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Events

Barton Myers: Works of Architecture and Urbanism
September 12–December 12, 2014
With works as varied as a Vidal Sassoon Salon from 1968, the U.S. Expo Pavilion in Seville, Spain in 1992, and his steel houses, this exhibit will present an overview of almost fifty years of architecture. Barton Myers first attracted attention in the late 1960s for his civic buildings and urban projects in Canada. He returned to the United States in 1984 to open a Los Angeles office and became known for his performing arts centers, campus buildings, and steel houses among many projects. 

The Barton Myers papers were donated to the Architecture and Design Collection of the AD&A Museum, UC Santa Barbara in 2000.  The archive covers Myers’s work from 1968 through 2002 and includes sketches and computer drawings, watercolors, images by well-known photographers, detailed study models and models of blocks-long sections of cities, as well as research notes, correspondence, lectures, and writings.

The West Hollywood Design District Presents Decades of Design 1948–2014
November 19, 2014–February 2015
The first-ever retrospective exhibition uncovering, examining and celebrating six decades of rich design history in West Hollywood. The curated ­­gallery will showcase design pioneers and present tastemakers through bold graphics, photographs and original product.

Heath Ceramics Annual Sale
November 21–25, 2014
Heath's annual sale at their locations in Los Angeles, San Francisco and Sausalito offer deals on merchandise along with special presentations.

FOG Design + Art Fair
January 15–18, 2015
Benefiting the San Francisco Museum of Modern Art (SFMOMA), FOG Design+Art is a four-day celebration and exploration of modern and contemporary design, architecture, and art with dynamic exhibits, custom installations, art galleries, lectures, and discussions with leaders in the art and design worlds.

 

 

Competitions

Registration Opens: October 1
Breaking New Ground
The California Endowment

Deadlne: November 30
Sir Geoffrey Jellicoe Award
International Federation of Landscape Architects (IFLA)

Deadline: December 8

2015 Diversity Scholarship
Gensler

Deadline: December 15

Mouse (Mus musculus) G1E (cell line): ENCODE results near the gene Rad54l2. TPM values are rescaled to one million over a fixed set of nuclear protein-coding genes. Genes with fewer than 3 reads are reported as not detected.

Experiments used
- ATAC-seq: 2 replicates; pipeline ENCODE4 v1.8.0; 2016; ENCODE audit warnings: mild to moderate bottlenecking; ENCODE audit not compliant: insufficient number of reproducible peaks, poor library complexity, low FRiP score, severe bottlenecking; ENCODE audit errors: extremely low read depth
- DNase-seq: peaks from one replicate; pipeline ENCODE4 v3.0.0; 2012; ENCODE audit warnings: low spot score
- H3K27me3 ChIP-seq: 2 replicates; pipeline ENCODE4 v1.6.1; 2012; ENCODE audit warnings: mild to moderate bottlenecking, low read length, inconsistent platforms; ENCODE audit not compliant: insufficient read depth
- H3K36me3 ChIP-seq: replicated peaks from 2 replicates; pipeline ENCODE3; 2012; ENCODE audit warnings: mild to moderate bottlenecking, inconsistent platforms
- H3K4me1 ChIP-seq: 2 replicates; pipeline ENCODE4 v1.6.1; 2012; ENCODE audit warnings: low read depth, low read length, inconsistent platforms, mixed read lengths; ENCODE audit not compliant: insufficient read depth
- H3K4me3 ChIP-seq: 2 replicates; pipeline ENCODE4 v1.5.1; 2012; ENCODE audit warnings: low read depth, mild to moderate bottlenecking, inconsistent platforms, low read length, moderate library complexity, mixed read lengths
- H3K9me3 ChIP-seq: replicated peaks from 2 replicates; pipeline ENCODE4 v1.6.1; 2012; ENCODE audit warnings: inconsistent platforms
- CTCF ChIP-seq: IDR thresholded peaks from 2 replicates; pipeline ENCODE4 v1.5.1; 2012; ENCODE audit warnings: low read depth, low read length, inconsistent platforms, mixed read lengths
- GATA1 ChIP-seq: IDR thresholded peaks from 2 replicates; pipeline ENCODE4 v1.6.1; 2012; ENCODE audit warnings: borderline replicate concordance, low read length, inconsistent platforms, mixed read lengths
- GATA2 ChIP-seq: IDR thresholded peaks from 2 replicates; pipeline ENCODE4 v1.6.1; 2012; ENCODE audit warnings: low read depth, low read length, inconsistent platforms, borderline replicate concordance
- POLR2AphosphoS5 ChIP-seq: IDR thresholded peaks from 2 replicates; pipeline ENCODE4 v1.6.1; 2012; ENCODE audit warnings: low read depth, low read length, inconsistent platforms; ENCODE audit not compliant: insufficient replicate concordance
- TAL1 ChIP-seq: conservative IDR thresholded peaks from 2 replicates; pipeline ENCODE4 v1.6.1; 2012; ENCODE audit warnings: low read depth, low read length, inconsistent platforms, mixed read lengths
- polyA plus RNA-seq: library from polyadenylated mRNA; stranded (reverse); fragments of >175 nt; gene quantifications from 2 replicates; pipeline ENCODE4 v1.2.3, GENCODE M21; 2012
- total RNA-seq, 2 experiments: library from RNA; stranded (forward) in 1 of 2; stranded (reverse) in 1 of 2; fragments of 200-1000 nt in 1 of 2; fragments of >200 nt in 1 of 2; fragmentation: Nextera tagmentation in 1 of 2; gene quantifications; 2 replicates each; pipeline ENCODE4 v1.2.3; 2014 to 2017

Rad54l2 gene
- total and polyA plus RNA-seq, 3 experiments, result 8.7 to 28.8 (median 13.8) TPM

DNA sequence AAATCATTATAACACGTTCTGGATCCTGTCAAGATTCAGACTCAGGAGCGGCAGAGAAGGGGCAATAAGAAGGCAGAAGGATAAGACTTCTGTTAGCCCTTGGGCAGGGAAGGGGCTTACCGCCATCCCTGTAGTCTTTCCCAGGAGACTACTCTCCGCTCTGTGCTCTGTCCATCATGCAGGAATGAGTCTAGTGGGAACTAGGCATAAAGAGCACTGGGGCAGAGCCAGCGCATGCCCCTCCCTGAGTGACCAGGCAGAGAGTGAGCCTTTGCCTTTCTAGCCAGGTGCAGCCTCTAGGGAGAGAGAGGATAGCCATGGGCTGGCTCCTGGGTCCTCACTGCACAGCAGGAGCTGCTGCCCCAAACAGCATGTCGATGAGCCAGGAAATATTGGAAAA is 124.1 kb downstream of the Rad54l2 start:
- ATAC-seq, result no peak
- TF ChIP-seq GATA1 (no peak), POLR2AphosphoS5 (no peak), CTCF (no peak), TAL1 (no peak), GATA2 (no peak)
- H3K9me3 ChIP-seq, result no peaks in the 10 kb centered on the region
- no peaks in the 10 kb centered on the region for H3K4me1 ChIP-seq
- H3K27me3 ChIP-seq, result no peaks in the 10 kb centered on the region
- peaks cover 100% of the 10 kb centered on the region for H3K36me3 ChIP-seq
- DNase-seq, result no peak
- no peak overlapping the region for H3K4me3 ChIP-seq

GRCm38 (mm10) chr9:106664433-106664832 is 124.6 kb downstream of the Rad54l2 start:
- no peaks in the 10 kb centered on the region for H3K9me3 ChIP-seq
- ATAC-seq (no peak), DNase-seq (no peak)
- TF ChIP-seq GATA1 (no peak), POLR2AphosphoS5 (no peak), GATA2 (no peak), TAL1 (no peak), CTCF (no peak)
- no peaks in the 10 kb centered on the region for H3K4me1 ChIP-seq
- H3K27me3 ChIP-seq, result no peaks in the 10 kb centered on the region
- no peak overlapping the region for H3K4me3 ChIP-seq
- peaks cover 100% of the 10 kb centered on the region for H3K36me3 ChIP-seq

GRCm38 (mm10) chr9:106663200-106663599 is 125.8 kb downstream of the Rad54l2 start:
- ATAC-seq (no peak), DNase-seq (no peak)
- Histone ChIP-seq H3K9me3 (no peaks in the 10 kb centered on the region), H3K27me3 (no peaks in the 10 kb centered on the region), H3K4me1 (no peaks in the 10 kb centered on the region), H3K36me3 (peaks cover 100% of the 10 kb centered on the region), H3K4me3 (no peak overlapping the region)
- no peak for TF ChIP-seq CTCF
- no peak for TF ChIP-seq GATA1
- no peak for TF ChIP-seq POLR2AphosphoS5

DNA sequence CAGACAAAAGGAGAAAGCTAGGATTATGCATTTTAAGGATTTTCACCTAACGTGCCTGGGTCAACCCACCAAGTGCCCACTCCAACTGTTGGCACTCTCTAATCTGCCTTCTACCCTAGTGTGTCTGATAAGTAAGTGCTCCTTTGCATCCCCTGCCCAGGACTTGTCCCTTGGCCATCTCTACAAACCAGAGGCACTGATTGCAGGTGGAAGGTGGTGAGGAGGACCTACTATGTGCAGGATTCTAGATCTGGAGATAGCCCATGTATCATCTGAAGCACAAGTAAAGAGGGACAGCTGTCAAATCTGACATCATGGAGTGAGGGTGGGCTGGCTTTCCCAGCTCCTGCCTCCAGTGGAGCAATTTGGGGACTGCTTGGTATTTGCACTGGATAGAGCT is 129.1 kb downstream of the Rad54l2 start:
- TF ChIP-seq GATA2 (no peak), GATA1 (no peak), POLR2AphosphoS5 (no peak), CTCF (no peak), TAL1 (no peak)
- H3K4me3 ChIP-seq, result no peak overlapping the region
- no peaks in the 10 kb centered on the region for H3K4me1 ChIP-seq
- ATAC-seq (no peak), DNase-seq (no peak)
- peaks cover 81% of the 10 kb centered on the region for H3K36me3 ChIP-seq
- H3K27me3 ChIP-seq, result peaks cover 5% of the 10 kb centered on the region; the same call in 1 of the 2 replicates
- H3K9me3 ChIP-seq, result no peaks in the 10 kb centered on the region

2015 Preservation Awards
Santa Monica Conservancy 

Deadline: December 31
Kitchen Design Contest
Wolf and Sub-Zero 

Deadline: January 16
Ceramics of Italy Tile Competition 2015
Ceramics of Italy 

Deadline: February 23
I Like Design
Interiors & Sources 

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Wednesday
May082013

Books: Old Japan Made New

A new monograph explores the compelling work of architect Kengo Kuma.

By Michael Webb

Kengo Kuma: Complete Works.  (Thames & Hudson, $65)

In his erudite introduction, Kenneth Frampton calls Kengo Kuma “quintessentially Japanese” and the 25 projects the architect has selected are deeply rooted in the craft traditions of that country. The title is misleading: Only a quarter of Kuma’s buildings are featured, and the large commercial projects in Beijing that have sustained his practice in recent years are omitted. It’s a wise choice, for Kuma works best on a modest scale with traditional materials. In his foreword, he writes with feeling of his collaboration with traditional craftsmen in rural Shikoku and in Tohuku, a region ravaged by the earthquake and tsunami of 3/11.  “The richness and strength of that culture cannot be understood until one has worked with the people who live there—until one has eaten their food, drunk their sake, talked with the craftsmen and made things with them,” he writes.

Kuma cherishes small places over big cities and has built little in Tokyo. He prizes traditional materials over concrete, which is the default choice for most Japanese architects. Buildings are arranged in three groups: Water and Glass; Wood, Grass, and Bamboo; Stone, Earth, and Ceramics. Up first is an icon to which the architect often refers: a glass house in Atami that seems to float as lightly as a soap bubble on a reflecting pool high above the Japan Sea. The concept was reinterpreted for Z58, a small corporate showcase in Shanghai. Kuma loves to veil his structures, most notably the wood slats of the Nakagawa-machi Hiroshige museum, the checkerboard stone screen of the Lotus House, and the bamboo house he contributed to the Great Wall Commune outside Beijing, which can be rented for short stays. It has proved so popular that the developer has built several replicas.

Browsing the images and Kuma’s eloquent descriptions, I remembered past trips through rural Japan, encountering some of these buildings after a long drive. Of the ones I’ve not seen, the town hall and wood bridge in Yusuhara, a remote community on Shikoku, seem the most compelling. The intricacy of the construction, and the fusion of new and old is dazzling. Closer to home, I spent several ecstatic hours exploring an addition to a classic modern house in New Canaan. Built by John Black Lee (whose name is misspelt here) for himself in 1956, and enhanced by Toshiko Mori in 1992, it was extended by Kuma with an L-plan pavilion that recalls a flight of cranes and seems to hover above the forest floor. Kuma arrived at night in a snowstorm, fell in love with the beauty of the site, and recreated a tiny piece of Japan as his first work in the US. Anyone who admires the traditional architecture of Japan, and Kuma’s genius for reinterpreting it, should commission him to build a house in Montecito before he becomes too dependent on Chinese developers.

 

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